Following a series of since-deleted tweets earlier this week in which Kanye West made claims about himself, his family, and his marriage, Kim Kardashian West is speaking up and asking for “compassion and empathy” for West. “As many of you know, Kanye has bi-polar disorder,” she wrote in the first of three posts shared to Instagram Story on Wednesday morning. “Anyone who has this or has a loved one in their life who does, knows how incredibly complicated and painful it is to understand.”
Kardashian West went on to write that she has never publicly spoken about West’s health, out of respect for his and their family’s privacy. However, she felt it imperative to address “the stigma and misconceptions” about mental illness. “Those who are close with Kanye know his heart and understand his words some times [sic] do not align with his intentions,” she wrote. “Living with bi-polar disorder does not diminish or invalidate his dreams and his creative ideas, no matter how big or unobtainable they may feel to some.”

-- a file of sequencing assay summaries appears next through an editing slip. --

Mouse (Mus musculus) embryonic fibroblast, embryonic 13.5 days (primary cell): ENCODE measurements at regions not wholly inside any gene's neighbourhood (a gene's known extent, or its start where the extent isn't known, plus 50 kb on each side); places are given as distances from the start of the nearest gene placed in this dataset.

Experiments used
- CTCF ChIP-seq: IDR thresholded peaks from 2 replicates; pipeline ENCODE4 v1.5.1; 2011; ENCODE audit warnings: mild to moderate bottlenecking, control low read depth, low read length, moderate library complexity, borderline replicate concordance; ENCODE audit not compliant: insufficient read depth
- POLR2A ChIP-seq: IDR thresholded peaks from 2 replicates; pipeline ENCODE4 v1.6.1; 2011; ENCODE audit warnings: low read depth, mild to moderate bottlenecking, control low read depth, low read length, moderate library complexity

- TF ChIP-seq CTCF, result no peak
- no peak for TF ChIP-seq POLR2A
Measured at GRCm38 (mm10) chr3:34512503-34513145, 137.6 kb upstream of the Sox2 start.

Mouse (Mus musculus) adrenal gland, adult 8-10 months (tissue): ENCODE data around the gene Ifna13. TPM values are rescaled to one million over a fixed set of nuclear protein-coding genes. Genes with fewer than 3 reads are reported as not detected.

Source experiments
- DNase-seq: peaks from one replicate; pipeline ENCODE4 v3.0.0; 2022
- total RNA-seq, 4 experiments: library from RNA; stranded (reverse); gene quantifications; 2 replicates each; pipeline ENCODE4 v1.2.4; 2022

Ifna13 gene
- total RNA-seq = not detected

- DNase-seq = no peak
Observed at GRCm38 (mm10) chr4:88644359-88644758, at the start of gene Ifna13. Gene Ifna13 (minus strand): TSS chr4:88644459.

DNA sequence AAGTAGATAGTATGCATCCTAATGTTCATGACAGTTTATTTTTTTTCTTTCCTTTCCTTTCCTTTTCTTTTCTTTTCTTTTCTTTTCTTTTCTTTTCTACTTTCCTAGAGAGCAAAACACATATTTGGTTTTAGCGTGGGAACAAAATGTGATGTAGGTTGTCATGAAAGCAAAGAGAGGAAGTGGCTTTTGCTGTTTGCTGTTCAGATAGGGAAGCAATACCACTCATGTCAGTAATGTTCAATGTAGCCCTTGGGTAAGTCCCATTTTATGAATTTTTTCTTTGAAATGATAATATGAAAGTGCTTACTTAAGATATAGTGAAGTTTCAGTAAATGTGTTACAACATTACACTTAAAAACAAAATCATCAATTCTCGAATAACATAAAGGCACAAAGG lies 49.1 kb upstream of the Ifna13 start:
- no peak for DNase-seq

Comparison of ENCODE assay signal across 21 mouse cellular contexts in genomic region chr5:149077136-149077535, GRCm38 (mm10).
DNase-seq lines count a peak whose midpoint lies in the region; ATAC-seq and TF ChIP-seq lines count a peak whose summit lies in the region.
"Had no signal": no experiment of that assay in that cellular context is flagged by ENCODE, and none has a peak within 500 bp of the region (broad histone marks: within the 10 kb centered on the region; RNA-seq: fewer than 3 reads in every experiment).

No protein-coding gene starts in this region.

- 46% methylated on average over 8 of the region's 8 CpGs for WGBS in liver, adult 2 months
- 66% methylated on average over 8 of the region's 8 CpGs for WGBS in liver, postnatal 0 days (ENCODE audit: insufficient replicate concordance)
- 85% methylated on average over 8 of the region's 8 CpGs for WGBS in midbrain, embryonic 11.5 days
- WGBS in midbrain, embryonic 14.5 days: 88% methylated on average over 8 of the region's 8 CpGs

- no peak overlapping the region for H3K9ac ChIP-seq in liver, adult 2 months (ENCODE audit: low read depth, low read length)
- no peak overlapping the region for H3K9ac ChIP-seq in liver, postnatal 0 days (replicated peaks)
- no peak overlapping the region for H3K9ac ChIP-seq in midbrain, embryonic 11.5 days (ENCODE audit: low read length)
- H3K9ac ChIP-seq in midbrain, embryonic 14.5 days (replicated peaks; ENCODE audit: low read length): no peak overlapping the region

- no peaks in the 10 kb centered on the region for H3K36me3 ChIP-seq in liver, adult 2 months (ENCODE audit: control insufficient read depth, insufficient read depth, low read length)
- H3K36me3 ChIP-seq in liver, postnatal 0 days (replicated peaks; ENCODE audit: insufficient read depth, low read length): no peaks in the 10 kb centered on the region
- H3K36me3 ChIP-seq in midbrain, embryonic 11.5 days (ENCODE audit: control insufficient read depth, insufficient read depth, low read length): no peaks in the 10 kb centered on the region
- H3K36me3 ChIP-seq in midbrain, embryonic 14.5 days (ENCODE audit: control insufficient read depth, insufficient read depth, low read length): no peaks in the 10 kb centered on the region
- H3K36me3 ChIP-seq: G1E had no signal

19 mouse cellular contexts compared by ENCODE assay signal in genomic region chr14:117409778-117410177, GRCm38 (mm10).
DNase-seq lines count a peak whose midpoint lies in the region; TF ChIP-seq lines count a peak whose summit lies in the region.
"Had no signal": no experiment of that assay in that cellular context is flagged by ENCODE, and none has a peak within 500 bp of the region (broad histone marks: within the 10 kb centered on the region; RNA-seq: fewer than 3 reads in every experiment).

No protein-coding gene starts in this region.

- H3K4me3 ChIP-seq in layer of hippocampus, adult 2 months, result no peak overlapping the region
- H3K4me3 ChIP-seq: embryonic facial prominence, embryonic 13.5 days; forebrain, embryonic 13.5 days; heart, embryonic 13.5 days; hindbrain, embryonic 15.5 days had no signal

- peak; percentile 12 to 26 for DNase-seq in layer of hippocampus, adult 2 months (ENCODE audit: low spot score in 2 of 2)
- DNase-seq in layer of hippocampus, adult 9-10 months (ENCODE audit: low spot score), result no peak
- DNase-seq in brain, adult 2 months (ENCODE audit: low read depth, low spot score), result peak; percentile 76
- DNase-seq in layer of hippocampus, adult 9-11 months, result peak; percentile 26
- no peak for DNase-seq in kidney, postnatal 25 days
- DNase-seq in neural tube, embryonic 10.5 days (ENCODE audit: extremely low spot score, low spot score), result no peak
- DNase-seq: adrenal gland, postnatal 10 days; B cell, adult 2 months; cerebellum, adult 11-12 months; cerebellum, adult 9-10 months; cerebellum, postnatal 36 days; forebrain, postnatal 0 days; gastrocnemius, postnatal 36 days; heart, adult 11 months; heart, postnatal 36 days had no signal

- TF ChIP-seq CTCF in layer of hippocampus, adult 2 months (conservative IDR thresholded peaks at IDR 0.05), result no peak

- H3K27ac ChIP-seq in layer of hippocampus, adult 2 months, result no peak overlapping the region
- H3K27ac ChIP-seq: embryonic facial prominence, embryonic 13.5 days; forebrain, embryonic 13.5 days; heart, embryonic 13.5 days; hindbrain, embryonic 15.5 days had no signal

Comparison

A source confirmed to People that West is currently coping with “a new cycle” in his bipolar disorder, which coincided with his short-lived presidential run. Earlier this month, West announced that he would be entering the 2020 race as a member of his own independent party, but he reportedly dropped out last week. In his tweets, published Monday night and early Wednesday morning, West alleged that the Kardashian family was trying to lock him up and that he wanted to divorce Kardashian West.
“We as a society talk about giving grace to the issue of mental health as a whole, however we should also give it to the individuals who are living with it in times when they need it the most,” Kardashian West wrote at the end of her statement. “Thank you for those who have expressed concern for Kanye’s well being and for your understanding.” She signed the note with her full name, demonstrating solidarity with her husband.
If you are struggling with bipolar disorder and are in need of information and support please get help. Call Mind on 0300 123 3393 or text 86463.